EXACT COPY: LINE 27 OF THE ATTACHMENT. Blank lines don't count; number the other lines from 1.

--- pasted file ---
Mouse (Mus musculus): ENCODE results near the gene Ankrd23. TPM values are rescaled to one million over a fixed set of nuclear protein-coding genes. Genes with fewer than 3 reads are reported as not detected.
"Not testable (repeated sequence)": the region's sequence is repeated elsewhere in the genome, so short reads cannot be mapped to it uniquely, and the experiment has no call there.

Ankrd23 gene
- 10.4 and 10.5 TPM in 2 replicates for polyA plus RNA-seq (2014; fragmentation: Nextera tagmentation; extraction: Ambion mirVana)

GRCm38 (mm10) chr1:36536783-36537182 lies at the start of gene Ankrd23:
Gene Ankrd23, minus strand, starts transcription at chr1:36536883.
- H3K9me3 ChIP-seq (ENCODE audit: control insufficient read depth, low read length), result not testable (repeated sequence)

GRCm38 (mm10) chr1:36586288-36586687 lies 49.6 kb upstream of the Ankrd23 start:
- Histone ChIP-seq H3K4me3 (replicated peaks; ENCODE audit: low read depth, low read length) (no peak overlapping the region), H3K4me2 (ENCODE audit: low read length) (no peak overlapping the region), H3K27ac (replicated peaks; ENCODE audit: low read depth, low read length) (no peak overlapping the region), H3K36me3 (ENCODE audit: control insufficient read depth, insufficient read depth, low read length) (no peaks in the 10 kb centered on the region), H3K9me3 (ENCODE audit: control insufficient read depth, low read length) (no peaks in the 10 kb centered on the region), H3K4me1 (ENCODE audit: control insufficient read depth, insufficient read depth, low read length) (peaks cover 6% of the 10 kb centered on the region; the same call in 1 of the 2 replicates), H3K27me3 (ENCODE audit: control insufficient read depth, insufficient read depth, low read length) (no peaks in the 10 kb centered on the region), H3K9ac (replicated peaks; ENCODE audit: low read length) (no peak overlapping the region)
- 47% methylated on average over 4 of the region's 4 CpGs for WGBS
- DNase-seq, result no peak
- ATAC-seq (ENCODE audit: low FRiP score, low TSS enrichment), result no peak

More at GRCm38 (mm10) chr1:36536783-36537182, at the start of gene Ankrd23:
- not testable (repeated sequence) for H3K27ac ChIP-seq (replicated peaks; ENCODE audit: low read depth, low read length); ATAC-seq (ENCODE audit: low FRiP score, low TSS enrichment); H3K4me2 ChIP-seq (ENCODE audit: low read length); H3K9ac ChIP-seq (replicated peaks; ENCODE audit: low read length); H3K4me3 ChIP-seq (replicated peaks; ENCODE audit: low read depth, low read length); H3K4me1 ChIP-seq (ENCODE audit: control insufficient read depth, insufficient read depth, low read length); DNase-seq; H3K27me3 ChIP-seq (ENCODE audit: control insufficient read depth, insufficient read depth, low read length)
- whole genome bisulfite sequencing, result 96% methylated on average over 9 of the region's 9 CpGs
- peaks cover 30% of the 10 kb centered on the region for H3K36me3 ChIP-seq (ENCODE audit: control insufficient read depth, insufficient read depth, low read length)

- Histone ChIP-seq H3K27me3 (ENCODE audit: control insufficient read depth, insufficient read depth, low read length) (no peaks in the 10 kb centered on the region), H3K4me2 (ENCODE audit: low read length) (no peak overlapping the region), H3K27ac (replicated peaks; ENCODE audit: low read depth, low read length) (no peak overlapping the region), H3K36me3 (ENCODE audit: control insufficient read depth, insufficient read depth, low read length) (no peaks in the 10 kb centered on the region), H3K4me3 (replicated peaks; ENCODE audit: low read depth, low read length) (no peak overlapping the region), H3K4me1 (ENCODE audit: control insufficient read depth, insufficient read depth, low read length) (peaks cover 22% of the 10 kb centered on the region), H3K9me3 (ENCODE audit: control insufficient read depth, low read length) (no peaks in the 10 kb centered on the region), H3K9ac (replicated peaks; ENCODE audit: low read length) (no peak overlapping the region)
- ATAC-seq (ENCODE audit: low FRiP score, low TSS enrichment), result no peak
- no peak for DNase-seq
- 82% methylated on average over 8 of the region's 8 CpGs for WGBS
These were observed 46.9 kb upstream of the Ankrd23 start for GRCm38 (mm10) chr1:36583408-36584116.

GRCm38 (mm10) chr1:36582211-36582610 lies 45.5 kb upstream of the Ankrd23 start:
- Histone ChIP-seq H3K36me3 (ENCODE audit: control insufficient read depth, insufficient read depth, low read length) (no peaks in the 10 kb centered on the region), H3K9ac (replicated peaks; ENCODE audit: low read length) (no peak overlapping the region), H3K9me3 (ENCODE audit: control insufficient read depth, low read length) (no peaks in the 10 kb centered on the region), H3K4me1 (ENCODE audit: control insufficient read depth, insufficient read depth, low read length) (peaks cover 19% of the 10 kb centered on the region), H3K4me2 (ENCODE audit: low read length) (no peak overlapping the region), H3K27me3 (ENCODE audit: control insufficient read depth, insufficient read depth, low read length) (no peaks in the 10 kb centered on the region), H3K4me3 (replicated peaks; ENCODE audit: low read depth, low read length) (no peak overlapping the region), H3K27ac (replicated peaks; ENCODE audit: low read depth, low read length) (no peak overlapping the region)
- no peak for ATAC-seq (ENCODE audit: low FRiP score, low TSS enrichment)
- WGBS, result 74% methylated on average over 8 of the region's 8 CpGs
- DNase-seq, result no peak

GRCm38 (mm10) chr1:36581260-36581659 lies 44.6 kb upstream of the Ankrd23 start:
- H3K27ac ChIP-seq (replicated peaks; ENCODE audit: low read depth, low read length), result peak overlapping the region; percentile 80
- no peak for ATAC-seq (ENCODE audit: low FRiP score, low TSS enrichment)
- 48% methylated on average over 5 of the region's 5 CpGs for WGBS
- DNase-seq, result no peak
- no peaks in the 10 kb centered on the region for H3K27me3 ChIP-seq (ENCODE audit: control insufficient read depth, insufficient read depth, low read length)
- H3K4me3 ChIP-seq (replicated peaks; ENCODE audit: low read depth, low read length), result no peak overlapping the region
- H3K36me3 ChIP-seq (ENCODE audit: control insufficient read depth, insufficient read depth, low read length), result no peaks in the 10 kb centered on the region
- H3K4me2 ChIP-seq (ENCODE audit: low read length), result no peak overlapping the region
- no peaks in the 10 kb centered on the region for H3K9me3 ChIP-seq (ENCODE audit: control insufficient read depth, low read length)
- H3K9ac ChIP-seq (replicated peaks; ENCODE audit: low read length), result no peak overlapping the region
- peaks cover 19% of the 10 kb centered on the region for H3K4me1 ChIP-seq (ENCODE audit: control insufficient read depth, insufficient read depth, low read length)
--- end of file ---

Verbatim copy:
GRCm38 (mm10) chr1:36581260-36581659 lies 44.6 kb upstream of the Ankrd23 start: